Do you know about the Karnataka State Tree? If not, then this article will give you all the information along with the growing details!
Like all the other states in India, the Karnataka State Tree also holds its own significance. Let’s have a detailed look! You can also grow it in your garden.
Learn about the state tree of Rajasthan here
Karnataka State Tree
These trees usually bear fresh flowers from March to September and give fruits from June to February. In India, they are common in parts of Mysore in Karnataka, and Tamil Nadu.
Botanical Name: Santalum album
Check Out the Best Evergreen Balcony Plants in India here!
Other Names of the Karnataka State Tree
- Sandalwood in Hindi: Safedchandan
- Common Names: Indian Sandalwood, Sandalwood, White Sandalwood (English)
- Sandalwood in Sanskrit: Ananditam, Chandana, Taliaparnam
- Sandalwood in Tamil: Sandanam
How to Grow the Karnataka State Tree?
You can grow the Karnataka State Tree from seeds. However, this way, it will take a lot of time for the plant to mature into a tree. So, it is always a good idea to get a well-grown plant from a nursery and then transplant it into the garden.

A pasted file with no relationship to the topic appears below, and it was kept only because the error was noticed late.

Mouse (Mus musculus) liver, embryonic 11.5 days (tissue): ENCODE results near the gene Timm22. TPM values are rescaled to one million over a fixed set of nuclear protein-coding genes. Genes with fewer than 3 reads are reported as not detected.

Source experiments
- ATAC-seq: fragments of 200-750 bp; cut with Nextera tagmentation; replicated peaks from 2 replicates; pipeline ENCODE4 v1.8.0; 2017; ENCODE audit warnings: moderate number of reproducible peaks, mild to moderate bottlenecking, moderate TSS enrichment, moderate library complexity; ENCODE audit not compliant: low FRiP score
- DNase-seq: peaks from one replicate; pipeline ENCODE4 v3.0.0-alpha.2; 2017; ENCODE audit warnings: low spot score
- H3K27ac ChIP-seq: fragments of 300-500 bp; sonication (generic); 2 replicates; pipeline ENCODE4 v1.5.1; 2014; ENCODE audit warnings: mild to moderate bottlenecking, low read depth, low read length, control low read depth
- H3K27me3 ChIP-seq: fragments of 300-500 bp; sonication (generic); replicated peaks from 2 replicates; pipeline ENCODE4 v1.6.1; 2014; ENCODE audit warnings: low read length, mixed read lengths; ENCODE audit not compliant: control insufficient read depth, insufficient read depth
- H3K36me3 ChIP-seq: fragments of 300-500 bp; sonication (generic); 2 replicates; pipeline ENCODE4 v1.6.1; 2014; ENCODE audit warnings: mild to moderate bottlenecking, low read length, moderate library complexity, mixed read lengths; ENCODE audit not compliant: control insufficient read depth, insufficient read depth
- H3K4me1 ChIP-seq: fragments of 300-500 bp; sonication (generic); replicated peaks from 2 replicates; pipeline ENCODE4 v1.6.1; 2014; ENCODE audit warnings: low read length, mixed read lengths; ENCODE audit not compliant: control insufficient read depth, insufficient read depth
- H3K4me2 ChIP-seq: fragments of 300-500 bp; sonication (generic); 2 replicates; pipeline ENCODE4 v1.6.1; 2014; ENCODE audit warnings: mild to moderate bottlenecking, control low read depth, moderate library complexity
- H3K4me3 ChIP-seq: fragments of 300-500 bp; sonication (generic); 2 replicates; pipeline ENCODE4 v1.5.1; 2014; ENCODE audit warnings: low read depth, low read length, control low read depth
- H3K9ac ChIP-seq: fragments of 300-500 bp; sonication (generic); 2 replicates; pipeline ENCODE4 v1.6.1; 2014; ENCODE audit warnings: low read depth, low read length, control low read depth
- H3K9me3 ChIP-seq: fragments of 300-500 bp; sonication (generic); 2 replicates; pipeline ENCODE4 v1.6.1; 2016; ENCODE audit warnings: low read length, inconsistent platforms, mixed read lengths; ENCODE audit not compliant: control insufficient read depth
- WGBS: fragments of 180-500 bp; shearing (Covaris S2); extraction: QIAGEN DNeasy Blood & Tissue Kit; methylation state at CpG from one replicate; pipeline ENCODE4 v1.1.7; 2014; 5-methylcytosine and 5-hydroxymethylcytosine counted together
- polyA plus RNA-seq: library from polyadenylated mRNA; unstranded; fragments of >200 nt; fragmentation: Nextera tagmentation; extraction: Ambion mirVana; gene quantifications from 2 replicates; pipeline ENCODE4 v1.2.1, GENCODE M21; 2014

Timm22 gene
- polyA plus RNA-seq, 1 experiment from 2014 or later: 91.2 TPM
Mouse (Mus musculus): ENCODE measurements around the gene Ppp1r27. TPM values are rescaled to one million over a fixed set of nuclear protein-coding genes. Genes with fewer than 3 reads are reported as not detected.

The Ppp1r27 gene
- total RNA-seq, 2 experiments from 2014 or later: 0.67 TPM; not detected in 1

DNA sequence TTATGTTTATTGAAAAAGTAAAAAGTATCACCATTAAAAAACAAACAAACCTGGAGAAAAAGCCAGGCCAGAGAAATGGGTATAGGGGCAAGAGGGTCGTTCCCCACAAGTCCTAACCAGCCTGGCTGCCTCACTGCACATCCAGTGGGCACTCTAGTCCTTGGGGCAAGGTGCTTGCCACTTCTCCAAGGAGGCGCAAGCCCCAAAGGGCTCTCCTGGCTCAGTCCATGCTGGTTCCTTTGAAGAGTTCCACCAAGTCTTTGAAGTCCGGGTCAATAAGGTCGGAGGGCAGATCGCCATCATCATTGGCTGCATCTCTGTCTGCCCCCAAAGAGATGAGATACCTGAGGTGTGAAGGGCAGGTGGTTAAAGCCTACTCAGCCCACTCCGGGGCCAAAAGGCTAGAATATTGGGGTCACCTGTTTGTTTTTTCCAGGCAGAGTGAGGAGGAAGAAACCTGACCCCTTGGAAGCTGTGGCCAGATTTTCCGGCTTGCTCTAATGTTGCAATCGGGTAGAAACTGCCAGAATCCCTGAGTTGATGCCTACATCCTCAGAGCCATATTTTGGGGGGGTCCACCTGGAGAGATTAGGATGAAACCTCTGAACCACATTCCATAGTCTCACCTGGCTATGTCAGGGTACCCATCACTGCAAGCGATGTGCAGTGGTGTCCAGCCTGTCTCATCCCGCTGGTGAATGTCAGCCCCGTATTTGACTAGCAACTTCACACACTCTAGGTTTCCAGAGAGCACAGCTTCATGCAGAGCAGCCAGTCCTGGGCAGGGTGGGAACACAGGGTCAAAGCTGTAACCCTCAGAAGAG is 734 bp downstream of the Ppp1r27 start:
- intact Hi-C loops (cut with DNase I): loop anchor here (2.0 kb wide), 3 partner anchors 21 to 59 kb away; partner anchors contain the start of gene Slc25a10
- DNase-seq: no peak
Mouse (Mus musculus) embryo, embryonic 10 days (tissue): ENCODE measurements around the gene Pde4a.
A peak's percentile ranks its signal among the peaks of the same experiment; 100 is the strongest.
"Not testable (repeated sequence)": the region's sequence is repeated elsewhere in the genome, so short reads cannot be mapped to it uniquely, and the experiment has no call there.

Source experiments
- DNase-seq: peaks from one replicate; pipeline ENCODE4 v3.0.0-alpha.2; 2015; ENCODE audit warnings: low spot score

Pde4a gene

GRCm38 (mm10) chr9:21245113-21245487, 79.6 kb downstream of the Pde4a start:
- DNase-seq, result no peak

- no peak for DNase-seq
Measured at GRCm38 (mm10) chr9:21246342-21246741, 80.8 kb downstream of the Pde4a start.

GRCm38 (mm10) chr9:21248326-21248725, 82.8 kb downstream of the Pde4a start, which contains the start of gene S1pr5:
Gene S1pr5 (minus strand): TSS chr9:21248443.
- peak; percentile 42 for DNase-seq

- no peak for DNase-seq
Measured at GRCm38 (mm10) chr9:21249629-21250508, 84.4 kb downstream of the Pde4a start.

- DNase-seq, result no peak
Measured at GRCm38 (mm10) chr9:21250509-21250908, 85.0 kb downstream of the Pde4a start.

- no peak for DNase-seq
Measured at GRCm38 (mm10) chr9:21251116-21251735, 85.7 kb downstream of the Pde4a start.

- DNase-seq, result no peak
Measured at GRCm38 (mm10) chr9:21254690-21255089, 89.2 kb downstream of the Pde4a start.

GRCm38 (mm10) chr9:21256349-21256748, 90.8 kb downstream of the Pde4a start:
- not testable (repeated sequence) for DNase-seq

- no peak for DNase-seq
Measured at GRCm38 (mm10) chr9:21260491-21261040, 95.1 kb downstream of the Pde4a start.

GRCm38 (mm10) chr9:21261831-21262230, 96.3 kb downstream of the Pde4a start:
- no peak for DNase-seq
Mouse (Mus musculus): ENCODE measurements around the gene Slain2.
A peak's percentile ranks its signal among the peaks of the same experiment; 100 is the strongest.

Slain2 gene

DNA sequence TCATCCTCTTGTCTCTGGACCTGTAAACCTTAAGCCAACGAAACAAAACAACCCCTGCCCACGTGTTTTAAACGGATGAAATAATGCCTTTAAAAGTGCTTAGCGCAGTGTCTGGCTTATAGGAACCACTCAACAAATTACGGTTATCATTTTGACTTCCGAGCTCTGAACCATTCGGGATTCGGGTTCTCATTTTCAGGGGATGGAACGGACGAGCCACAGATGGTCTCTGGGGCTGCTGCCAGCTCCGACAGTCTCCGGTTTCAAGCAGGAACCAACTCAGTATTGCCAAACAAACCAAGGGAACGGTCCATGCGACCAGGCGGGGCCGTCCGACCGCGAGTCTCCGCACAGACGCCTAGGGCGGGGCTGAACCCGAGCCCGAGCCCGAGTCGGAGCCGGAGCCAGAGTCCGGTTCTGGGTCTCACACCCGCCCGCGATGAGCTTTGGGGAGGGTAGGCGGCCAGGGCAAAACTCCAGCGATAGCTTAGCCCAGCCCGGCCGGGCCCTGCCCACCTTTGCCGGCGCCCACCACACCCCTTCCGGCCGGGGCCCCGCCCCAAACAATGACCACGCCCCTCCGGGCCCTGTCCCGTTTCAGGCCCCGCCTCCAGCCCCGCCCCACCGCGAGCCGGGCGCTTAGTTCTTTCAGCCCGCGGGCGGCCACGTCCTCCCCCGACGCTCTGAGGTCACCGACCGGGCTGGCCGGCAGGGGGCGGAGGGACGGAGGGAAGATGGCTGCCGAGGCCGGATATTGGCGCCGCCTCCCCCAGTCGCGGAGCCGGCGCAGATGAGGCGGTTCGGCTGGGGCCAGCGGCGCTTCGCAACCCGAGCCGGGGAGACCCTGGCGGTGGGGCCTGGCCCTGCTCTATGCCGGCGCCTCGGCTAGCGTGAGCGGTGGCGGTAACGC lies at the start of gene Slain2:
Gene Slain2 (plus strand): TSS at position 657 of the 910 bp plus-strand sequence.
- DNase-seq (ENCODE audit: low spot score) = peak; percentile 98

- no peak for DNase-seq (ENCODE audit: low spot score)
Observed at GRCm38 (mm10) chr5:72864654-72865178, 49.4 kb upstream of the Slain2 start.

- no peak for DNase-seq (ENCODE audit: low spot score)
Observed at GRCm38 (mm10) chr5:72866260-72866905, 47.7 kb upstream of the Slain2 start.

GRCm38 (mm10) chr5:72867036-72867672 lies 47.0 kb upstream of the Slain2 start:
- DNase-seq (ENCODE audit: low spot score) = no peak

Requirements to Grow the Karnataka State Tree
The Karnataka State Tree loves direct sunlight and grows best in it. Pick a spot with a minimum of 5-6 hours of light. Do not grow it in the shade, as it will result in lower height and leggy growth.
The sandalwood tree is not fussy about the growing medium and would do just fine in the regular garden soil. You can amend the soil with plenty of organic matter and vermicompost at the planting time to boost growth
Water the plant well when it is young. Keep the soil slightly moist by watering it when the top layer feels a little dry to the touch. Avoid watering it daily as it will lead to root rot.
Check Out Plants That Grow Without Sunlight here!
Facts and Benefits of Sandalwood
- It is the second most expensive wood in the world and one of the finest natural materials for carving.
- Sandalwood oil is popular for its uses in perfumes, cosmetics, aromatherapy, and pharmaceuticals. People also use it to flavor frozen dairy desserts, candy, pan masala, baked food, gelatin, puddings, and alcoholic and non-alcoholic beverages.
- The sapwood of the plant has uses in the making of ‘Agarbattis’ (incense sticks).
- Sandalwood is sacred in religious ceremonies and an essential ingredient in the ‘home’ (consecrated fire).
- The wood and the oil are popular for treating inflammation, boils, pimples, sun-burnt skin, or a patchy tan as it has anti-inflammatory properties.
- In migraine, sandal paste or oil (in dilute form) offers relief.
- The oil is also helpful in treating common colds, bronchitis, fever, dysentery, piles, scabies and infection of the urinary tract, inflammation of the mouth and pharynx, liver and gall-bladder complaints, and as an expectorant, stimulant, carminative, digestive and as a muscle relaxant.